Riding An Ebike On A Big Cycling Event Was Amazing

Experiencing the Santa Barbara 100 on a Yamaha ebike.

Climbing the coastal mountains above Santa Barbara, two of three Team _Cycle Volta_ members take a break to take it all in.
Climbing the coastal mountains above Santa Barbara, two of three Team "Cycle Volta" members take a break to take it all in.Courtesy of Yamaha | SB100

Suffering is the honor of the dedicated roadie, the state we always seek as we earn our speed and conquer the steepest grades. “It never gets easier, you just get faster,” goes the old Greg LeMond quote.

Let’s rethink that.

I have been a pretty dedicated analog roadie (and mountain biker) for most of my life. In recent years I’ve commuted about 3,000 miles on my unpowered road bike on a reasonably regular basis. I’m proud when I am in shape and feel strong, and sad when I am not. But I always keep trying

More than 900 riders participated in the 2019 Ride Santa Barbara 100. This was the first year that an ebike class was included.
More than 900 riders participated in the 2019 Ride Santa Barbara 100. This was the first year that an ebike class was included.Courtesy of Yamaha | SB100

I have to admit a few years ago when I got passed by an ebike on a particularly steep climb as I headed home from work one night, I was pretty bummed. After I thought it over, it occurred to me that I was applying my normal competitive reference standard, and focusing on that rider’s boosted speed was misusing my energy, attention, and focus.

I’ve since logged a lot of road and dirt miles on ebikes, and I love it as a supplement and alternative to going full analog. So when I saw Yamaha Power Assist Bicycles had sponsored the event that is officially known as “Ride Santa Barbara 100” with an ebike class this past October, I was ready to attack the course—with the assistance of an Urban Rush Class 1 pedal-assist bike. This $3,299 aluminum-frame road-style commuter and touring bicycle has Yamaha’s PWseries motor with 250W nominal (500W max) power and a 500Wh battery. It’s essentially a lot like my “endurance” road bike, meaning it is sporty but comfortable for a drop-bar bike with wide-ish tires. (To read a full review of the Yamaha Urban Rush, click here).

Our chosen 100-kilometer course included 7,000 feet of climbing, meaning there were lots of descents too.
Our chosen 100-kilometer course included 7,000 feet of climbing, meaning there were lots of descents too.Courtesy of Yamaha | SB100

Added benefit was that the SB100 has, since 2011, supported local charities, and now that it’s under new ownership by Easy Day Sports has focused exclusively on Project Hero. “We were proud to help raise funds and awareness for this important organization that is ‘…raising awareness of the national PTSD mental health crisis and making a difference in the lives of thousands of veterans and first responders, as well as their families and communities,’” said Jamie Monroe, Easy Day Sports owner and RideSB100 race director, who is also a Navy SEAL veteran.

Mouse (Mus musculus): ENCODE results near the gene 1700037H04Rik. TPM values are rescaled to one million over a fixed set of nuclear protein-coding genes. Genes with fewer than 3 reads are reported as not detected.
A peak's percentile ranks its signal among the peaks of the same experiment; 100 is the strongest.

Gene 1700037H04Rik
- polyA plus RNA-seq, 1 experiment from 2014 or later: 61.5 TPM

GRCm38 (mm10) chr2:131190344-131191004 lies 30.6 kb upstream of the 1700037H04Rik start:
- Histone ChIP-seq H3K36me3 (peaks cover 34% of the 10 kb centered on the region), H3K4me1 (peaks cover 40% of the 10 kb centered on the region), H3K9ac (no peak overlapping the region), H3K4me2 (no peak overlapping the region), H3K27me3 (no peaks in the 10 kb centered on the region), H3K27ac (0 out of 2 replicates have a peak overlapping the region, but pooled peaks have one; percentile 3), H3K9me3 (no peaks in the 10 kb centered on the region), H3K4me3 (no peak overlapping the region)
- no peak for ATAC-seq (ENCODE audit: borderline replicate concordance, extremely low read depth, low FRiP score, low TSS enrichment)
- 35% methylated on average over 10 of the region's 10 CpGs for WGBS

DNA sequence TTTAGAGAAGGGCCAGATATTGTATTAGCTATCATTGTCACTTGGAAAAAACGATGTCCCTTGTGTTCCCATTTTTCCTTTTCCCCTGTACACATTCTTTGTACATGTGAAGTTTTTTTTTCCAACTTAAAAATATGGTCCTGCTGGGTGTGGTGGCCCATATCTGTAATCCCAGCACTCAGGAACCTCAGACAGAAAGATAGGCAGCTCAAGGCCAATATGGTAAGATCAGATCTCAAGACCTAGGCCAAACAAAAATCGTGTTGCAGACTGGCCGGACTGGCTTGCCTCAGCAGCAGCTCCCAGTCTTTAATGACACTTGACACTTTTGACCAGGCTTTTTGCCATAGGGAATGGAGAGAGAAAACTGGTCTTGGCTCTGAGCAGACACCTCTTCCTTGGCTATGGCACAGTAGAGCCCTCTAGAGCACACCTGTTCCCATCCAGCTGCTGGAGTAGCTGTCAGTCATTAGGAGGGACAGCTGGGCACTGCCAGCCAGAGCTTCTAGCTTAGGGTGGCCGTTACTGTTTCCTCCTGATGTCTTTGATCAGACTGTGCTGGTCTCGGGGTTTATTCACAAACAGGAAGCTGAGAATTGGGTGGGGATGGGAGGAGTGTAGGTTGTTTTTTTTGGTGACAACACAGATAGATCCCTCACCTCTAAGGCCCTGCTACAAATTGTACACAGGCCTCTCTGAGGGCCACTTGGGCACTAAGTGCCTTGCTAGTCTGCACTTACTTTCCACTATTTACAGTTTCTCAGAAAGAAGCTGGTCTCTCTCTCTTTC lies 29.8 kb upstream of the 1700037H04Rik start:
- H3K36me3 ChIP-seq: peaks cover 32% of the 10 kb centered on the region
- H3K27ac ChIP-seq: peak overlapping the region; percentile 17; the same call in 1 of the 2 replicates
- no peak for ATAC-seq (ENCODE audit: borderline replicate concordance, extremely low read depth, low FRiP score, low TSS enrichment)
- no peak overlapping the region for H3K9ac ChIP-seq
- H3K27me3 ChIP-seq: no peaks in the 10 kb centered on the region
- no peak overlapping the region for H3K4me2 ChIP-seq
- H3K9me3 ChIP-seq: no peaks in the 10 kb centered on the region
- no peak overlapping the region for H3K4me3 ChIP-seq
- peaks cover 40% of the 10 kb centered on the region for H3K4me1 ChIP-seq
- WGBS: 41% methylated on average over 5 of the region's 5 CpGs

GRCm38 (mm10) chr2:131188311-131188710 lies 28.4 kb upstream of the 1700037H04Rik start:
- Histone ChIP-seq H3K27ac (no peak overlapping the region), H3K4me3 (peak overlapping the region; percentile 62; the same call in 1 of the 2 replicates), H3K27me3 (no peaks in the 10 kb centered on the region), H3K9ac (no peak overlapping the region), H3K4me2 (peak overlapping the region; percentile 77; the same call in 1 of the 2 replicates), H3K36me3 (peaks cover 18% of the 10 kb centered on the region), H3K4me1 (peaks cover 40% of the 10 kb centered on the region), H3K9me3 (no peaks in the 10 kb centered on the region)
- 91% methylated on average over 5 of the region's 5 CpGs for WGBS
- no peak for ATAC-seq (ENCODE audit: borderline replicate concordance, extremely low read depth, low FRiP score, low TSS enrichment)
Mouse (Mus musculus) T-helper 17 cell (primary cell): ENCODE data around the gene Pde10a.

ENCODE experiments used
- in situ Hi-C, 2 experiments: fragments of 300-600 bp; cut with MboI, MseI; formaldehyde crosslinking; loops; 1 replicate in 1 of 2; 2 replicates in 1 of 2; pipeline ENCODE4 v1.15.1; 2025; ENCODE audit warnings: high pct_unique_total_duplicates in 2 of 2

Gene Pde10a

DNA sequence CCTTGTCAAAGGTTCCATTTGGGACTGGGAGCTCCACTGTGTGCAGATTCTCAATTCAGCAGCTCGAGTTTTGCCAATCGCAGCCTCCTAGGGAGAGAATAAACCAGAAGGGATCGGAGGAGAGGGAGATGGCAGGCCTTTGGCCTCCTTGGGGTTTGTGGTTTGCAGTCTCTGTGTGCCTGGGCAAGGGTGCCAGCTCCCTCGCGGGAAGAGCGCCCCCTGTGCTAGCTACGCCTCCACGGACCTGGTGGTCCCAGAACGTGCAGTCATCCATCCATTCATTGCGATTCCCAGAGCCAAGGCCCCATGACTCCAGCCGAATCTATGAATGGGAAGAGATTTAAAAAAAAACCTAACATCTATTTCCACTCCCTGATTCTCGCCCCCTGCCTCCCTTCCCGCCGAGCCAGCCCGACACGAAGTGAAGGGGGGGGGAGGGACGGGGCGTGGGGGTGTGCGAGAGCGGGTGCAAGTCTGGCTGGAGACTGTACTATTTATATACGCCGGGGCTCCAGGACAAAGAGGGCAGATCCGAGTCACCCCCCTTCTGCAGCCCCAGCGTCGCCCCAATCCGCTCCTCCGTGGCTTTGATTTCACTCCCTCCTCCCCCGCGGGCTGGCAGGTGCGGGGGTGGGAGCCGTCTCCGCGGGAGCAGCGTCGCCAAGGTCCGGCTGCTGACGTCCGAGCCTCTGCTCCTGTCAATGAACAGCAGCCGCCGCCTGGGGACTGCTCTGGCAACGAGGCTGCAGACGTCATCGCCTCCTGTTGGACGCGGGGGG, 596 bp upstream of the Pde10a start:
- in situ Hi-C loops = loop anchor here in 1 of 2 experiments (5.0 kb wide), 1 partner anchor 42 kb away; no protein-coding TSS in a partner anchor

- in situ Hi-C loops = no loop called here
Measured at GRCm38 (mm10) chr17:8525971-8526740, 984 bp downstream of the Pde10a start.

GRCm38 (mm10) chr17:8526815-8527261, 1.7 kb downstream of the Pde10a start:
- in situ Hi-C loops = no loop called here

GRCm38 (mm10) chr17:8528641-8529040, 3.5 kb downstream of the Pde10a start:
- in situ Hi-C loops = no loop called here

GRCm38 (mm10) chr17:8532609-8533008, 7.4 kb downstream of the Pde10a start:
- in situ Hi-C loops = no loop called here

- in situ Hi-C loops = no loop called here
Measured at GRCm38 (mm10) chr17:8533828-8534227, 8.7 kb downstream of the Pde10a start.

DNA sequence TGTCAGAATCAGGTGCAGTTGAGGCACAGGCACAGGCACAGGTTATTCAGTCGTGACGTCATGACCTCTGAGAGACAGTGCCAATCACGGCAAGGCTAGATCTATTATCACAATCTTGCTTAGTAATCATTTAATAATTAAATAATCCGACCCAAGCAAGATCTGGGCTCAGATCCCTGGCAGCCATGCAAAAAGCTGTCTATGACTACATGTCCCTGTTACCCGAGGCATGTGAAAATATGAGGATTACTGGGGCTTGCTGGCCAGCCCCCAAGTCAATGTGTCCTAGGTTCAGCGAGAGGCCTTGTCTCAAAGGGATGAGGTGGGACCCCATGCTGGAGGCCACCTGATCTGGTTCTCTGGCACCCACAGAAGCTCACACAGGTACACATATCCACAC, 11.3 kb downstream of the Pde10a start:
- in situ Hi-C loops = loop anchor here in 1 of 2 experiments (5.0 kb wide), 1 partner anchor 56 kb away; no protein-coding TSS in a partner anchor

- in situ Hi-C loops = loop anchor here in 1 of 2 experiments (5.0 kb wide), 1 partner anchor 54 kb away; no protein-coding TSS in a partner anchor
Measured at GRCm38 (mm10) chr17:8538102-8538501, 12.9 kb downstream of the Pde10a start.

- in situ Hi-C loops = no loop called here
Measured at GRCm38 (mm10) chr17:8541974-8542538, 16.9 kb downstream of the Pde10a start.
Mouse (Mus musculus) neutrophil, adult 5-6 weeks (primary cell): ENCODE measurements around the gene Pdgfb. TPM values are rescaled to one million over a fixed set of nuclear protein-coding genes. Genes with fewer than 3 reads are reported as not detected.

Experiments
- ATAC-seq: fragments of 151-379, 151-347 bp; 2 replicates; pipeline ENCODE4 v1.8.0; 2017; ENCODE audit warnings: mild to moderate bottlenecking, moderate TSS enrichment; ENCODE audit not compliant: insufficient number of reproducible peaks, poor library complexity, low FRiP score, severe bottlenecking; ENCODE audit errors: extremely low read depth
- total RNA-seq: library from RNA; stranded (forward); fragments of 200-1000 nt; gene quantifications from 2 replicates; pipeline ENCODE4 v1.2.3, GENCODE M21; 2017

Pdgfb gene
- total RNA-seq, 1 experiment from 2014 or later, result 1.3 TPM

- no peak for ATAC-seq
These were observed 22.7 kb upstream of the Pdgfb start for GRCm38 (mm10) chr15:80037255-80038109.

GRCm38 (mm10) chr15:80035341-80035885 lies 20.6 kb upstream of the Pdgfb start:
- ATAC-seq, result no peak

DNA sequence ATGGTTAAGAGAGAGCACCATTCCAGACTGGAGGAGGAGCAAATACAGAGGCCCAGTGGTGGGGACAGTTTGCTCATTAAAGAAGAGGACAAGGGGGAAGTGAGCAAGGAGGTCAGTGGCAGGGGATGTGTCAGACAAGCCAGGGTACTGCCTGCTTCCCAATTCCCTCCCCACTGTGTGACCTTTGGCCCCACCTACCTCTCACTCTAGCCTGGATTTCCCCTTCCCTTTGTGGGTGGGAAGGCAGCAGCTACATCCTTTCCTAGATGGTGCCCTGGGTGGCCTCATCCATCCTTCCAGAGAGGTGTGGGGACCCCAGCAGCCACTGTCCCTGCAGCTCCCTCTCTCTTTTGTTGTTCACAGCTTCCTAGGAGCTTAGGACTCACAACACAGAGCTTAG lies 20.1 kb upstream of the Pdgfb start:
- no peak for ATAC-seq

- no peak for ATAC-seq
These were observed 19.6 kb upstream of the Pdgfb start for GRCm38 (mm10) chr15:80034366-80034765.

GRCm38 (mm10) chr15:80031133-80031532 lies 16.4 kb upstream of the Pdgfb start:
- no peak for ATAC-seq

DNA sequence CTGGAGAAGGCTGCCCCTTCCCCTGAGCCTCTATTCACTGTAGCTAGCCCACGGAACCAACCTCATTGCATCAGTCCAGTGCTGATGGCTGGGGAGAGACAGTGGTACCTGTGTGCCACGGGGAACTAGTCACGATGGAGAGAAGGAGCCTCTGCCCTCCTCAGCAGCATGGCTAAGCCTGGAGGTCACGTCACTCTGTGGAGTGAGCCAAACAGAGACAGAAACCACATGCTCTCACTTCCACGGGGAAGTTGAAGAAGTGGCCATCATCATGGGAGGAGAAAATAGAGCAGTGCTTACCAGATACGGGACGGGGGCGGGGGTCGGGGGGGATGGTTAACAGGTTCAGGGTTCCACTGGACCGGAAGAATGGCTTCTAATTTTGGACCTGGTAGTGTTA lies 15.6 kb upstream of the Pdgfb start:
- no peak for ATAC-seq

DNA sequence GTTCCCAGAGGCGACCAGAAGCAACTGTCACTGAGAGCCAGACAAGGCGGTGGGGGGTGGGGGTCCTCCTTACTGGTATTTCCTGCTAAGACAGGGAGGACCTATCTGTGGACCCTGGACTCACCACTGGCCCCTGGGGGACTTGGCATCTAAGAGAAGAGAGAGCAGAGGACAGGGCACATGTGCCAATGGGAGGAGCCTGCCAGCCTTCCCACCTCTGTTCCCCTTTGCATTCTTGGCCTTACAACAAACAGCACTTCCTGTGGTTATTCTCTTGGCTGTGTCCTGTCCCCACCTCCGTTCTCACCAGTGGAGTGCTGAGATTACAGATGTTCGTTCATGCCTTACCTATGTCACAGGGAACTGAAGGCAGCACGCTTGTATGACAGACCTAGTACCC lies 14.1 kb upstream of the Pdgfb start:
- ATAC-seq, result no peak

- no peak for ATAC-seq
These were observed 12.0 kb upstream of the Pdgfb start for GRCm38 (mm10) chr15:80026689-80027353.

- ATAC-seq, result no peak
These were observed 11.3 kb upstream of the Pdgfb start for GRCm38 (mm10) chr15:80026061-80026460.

This was the first year for ebikes in the event, which is billed as “a ride, not a race,” and overall attracted more than 900 participants this year. The only real difference for the ebike class is that there were no rewards for times. The rest was just a beautiful bicycle ride.

Event sponsor Yamaha Power Assist Bicycles set up a support tent and offered ebike demo rides. Company staff was cool enough to work on any brand of bike.
Event sponsor Yamaha Power Assist Bicycles set up a support tent and offered ebike demo rides. Company staff was cool enough to work on any brand of bike.Courtesy of Yamaha | SB100

“We were excited to have Yamaha Bicycles participate in the event this year,” Monroe said. “This has always been an inclusive event welcoming all ages and abilities with multiple routes from 100 miles plus Gibraltar (a famously steep road ascent) to the 34-mile fun ride. With more ebike riders expanding and changing the cycling community at large, the event felt it was a great opportunity to include these riders in a more official way this year, and Yamaha stepped up to support the entire RideSB100 cycling community.”

Even ebike riders were glad to have full support from snack and hydration stations along the course.
Even ebike riders were glad to have full support from snack and hydration stations along the course.Courtesy of Yamaha | SB100

Drew Engelmann is the sales and marketing manager for Yamaha Power Assist Bicycles, and brought Yamaha to the event. In addition to offering bicycle demos, he was happy to work on just about any bike a participant brought to the fully equipped “shop” tent. “A number of riders took Yamaha ebikes out on the course—from 100-mile to 34-mile loops—allowing riders to go farther than they might have before, and ride with friends or family that they otherwise probably wouldn’t have been able to ride with,” Engelmann said. “Ebikes are opening up cycling to more riders, and helping riders enjoy new experiences.”